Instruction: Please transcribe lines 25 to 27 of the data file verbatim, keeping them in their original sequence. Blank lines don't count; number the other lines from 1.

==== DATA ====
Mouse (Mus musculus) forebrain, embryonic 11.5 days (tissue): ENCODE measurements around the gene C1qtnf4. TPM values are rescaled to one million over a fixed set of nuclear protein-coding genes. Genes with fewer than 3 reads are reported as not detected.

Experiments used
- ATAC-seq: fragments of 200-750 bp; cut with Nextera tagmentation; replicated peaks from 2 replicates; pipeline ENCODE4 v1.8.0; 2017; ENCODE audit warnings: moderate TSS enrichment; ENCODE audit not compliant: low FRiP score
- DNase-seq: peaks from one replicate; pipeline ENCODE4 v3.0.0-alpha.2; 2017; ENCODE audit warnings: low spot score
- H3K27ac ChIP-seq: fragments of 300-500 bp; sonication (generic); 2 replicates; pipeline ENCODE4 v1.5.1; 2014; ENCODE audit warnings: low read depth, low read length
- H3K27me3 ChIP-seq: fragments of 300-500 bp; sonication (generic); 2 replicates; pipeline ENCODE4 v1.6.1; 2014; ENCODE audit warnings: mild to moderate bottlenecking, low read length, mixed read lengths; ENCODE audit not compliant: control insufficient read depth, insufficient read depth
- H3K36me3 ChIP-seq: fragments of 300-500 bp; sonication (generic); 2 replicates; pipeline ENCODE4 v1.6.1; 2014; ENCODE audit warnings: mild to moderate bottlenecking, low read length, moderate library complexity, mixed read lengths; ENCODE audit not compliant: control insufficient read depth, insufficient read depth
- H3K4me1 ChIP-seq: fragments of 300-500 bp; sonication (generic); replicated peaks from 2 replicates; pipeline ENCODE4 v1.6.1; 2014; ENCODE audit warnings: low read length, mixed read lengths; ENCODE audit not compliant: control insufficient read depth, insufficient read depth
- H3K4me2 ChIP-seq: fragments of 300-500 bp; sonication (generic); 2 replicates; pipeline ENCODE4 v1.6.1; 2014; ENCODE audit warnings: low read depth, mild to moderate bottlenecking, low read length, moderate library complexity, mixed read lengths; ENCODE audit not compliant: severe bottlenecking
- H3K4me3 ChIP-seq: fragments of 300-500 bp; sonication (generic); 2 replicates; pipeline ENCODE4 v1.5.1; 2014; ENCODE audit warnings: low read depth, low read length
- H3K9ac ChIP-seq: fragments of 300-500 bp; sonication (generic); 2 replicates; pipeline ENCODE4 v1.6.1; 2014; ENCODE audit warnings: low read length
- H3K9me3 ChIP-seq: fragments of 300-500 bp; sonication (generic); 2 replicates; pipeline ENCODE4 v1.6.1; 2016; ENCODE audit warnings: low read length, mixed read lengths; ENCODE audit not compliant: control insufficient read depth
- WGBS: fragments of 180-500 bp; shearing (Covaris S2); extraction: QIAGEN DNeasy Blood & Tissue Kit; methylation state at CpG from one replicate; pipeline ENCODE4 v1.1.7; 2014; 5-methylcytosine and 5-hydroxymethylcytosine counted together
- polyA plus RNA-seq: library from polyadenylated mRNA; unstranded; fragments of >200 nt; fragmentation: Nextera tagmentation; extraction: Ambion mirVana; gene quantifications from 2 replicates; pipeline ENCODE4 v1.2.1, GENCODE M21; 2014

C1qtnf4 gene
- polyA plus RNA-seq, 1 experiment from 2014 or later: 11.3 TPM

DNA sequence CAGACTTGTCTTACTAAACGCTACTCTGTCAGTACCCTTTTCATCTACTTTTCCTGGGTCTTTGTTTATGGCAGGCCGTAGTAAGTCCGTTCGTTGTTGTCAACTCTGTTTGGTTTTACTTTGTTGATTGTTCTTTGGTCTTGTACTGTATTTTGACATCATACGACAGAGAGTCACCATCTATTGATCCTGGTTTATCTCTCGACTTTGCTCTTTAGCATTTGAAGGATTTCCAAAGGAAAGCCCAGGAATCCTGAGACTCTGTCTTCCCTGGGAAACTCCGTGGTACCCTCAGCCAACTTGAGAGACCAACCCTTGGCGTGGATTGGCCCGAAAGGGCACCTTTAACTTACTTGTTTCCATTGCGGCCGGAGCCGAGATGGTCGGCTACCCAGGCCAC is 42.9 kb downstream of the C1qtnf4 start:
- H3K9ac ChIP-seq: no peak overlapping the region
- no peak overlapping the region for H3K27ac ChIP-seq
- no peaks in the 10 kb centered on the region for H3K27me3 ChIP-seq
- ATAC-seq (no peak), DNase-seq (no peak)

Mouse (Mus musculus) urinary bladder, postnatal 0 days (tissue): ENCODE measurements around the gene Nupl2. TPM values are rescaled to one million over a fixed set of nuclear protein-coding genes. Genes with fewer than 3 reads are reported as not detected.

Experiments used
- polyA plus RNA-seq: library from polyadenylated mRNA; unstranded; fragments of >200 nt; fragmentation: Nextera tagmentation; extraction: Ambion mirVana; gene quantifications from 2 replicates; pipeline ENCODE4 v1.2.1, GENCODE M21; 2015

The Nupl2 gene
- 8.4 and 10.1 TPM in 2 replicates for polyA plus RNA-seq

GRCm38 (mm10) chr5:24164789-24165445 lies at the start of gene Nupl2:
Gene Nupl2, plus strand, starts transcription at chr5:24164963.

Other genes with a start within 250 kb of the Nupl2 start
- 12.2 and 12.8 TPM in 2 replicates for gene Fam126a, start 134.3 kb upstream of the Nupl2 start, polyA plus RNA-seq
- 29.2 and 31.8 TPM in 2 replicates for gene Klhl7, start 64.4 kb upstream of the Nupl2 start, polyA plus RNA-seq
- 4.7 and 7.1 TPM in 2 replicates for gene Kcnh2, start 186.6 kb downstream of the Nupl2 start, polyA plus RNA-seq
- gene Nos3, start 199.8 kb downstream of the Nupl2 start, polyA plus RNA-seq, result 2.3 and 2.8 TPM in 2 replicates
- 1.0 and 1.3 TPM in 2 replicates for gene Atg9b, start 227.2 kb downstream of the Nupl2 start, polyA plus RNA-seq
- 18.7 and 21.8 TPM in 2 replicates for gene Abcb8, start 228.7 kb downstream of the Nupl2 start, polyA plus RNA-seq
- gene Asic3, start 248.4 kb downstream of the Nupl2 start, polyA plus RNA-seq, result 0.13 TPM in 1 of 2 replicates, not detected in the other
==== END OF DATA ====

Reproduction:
The Nupl2 gene
- 8.4 and 10.1 TPM in 2 replicates for polyA plus RNA-seq

GRCm38 (mm10) chr5:24164789-24165445 lies at the start of gene Nupl2: